The bit ordering when defining packets and messages follows the Little Endian format (i.e., the least significant bit (LSB) is the first bit sent over the air and in illustrations, the LSB is shown on the left side). Furthermore, data fields generated internally, such as the packet header fields and payload header length, are transmitted with the LSB first. The data on the piconet channel is conveyed in packets. Each packet consists of 3 entities: the access code, the header, and the payload. The access code and header are of fixed size: 72 bits and 54 bits respectively. The payload can range from zero to a maximum of 2745 bits. Each packet starts with an access code. If a packet header follows, the access code is 72 bits long; otherwise the access code is 68 bits long. This access code is used for synchronization, DC offset compensation, and identification. The access code identifies all packets exchanged on the channel of the piconet: all packets sent in the same piconet are preceded by the same channel access code. In the receiver of the Bluetooth unit, a sliding correlator correlates against the access code and triggers when a threshold is exceeded. This trigger signal is used to determine the receive timing.
Before transmission, both the header and the payload are scrambled with a data whitening word in order to randomize the data from highly redundant patterns and to minimize DC bias in the packet. The scrambling is performed prior to field error control (FEC) encoding. At the receiver, the received data is descrambled using the same whitening word generated in the recipient. The descrambling is performed after FEC decoding.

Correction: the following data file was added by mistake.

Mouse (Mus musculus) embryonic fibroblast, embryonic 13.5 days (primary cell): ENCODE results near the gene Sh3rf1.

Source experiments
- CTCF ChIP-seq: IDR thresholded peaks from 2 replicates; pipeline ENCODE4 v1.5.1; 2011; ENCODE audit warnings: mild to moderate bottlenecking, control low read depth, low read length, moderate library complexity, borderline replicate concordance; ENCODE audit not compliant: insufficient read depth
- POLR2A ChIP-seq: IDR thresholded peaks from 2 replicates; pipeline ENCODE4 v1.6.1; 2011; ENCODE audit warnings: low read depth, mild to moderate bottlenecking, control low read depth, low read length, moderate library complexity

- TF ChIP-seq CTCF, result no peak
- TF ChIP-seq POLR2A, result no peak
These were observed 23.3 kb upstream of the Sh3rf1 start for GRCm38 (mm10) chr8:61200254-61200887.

After transmission, a return packet is expected N×625 μs after the start of the transmitter burst where N is an odd, positive integer. N depends on the type of the transmitted packet. To allow for some time slipping, an uncertainty window is defined around the exact receive timing. During normal operation, the window length is 20 μs, which allows the receiver burst to arrive up to 10 μs too early or 10 μs too late.
In the foregoing specification, the present invention has been described with reference to specific exemplary embodiments thereof. It will be apparent to those skilled in the art, that a person understanding this invention may conceive of changes or other embodiments or variations, which utilize the principles of this invention without departing from the broader spirit and scope of the invention. The specification and drawings are, therefore, to be regarded in an illustrative rather than restrictive sense. Accordingly, it is not intended that the invention be limited except as may be necessary in view of the appended claims.